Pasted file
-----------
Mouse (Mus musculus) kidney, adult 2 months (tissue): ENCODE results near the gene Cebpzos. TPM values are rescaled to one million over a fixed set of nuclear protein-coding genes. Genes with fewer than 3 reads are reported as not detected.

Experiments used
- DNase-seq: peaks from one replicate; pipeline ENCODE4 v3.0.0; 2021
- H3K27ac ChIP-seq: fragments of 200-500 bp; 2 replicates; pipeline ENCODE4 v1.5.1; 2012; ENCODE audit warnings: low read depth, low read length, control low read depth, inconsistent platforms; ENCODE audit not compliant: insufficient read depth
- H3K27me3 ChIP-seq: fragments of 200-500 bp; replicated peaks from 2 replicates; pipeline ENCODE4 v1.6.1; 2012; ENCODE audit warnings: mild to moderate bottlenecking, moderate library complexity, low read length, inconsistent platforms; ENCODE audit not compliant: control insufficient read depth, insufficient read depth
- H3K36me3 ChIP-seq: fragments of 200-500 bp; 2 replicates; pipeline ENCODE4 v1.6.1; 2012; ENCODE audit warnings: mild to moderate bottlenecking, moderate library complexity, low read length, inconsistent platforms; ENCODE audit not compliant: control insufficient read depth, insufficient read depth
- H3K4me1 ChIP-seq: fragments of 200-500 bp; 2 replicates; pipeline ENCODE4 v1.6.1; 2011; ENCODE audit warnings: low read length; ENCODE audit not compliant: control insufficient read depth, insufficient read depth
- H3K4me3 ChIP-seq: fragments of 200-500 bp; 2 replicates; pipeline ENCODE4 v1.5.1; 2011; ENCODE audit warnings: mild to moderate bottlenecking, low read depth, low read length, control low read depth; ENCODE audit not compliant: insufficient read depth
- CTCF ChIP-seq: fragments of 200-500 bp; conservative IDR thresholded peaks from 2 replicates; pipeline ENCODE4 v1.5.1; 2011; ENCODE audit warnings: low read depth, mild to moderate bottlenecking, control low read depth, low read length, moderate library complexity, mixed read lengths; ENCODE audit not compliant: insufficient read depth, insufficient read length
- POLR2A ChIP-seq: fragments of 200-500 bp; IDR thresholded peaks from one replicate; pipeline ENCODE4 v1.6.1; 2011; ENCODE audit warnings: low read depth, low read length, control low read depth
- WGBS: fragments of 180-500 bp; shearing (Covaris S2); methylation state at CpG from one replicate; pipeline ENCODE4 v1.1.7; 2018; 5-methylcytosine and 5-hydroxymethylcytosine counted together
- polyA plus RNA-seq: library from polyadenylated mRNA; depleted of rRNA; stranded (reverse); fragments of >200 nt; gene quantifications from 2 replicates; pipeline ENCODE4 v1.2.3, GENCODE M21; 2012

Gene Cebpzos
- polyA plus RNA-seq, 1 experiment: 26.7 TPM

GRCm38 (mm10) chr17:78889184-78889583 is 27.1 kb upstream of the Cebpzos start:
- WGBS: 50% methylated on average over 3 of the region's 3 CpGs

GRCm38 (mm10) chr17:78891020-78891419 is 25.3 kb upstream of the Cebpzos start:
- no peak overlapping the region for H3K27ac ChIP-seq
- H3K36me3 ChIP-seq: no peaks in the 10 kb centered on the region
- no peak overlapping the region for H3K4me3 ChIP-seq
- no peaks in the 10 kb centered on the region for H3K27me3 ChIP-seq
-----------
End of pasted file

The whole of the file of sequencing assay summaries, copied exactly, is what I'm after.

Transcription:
Mouse (Mus musculus) kidney, adult 2 months (tissue): ENCODE results near the gene Cebpzos. TPM values are rescaled to one million over a fixed set of nuclear protein-coding genes. Genes with fewer than 3 reads are reported as not detected.

Experiments used
- DNase-seq: peaks from one replicate; pipeline ENCODE4 v3.0.0; 2021
- H3K27ac ChIP-seq: fragments of 200-500 bp; 2 replicates; pipeline ENCODE4 v1.5.1; 2012; ENCODE audit warnings: low read depth, low read length, control low read depth, inconsistent platforms; ENCODE audit not compliant: insufficient read depth
- H3K27me3 ChIP-seq: fragments of 200-500 bp; replicated peaks from 2 replicates; pipeline ENCODE4 v1.6.1; 2012; ENCODE audit warnings: mild to moderate bottlenecking, moderate library complexity, low read length, inconsistent platforms; ENCODE audit not compliant: control insufficient read depth, insufficient read depth
- H3K36me3 ChIP-seq: fragments of 200-500 bp; 2 replicates; pipeline ENCODE4 v1.6.1; 2012; ENCODE audit warnings: mild to moderate bottlenecking, moderate library complexity, low read length, inconsistent platforms; ENCODE audit not compliant: control insufficient read depth, insufficient read depth
- H3K4me1 ChIP-seq: fragments of 200-500 bp; 2 replicates; pipeline ENCODE4 v1.6.1; 2011; ENCODE audit warnings: low read length; ENCODE audit not compliant: control insufficient read depth, insufficient read depth
- H3K4me3 ChIP-seq: fragments of 200-500 bp; 2 replicates; pipeline ENCODE4 v1.5.1; 2011; ENCODE audit warnings: mild to moderate bottlenecking, low read depth, low read length, control low read depth; ENCODE audit not compliant: insufficient read depth
- CTCF ChIP-seq: fragments of 200-500 bp; conservative IDR thresholded peaks from 2 replicates; pipeline ENCODE4 v1.5.1; 2011; ENCODE audit warnings: low read depth, mild to moderate bottlenecking, control low read depth, low read length, moderate library complexity, mixed read lengths; ENCODE audit not compliant: insufficient read depth, insufficient read length
- POLR2A ChIP-seq: fragments of 200-500 bp; IDR thresholded peaks from one replicate; pipeline ENCODE4 v1.6.1; 2011; ENCODE audit warnings: low read depth, low read length, control low read depth
- WGBS: fragments of 180-500 bp; shearing (Covaris S2); methylation state at CpG from one replicate; pipeline ENCODE4 v1.1.7; 2018; 5-methylcytosine and 5-hydroxymethylcytosine counted together
- polyA plus RNA-seq: library from polyadenylated mRNA; depleted of rRNA; stranded (reverse); fragments of >200 nt; gene quantifications from 2 replicates; pipeline ENCODE4 v1.2.3, GENCODE M21; 2012

Gene Cebpzos
- polyA plus RNA-seq, 1 experiment: 26.7 TPM

GRCm38 (mm10) chr17:78889184-78889583 is 27.1 kb upstream of the Cebpzos start:
- WGBS: 50% methylated on average over 3 of the region's 3 CpGs

GRCm38 (mm10) chr17:78891020-78891419 is 25.3 kb upstream of the Cebpzos start:
- no peak overlapping the region for H3K27ac ChIP-seq
- H3K36me3 ChIP-seq: no peaks in the 10 kb centered on the region
- no peak overlapping the region for H3K4me3 ChIP-seq
- no peaks in the 10 kb centered on the region for H3K27me3 ChIP-seq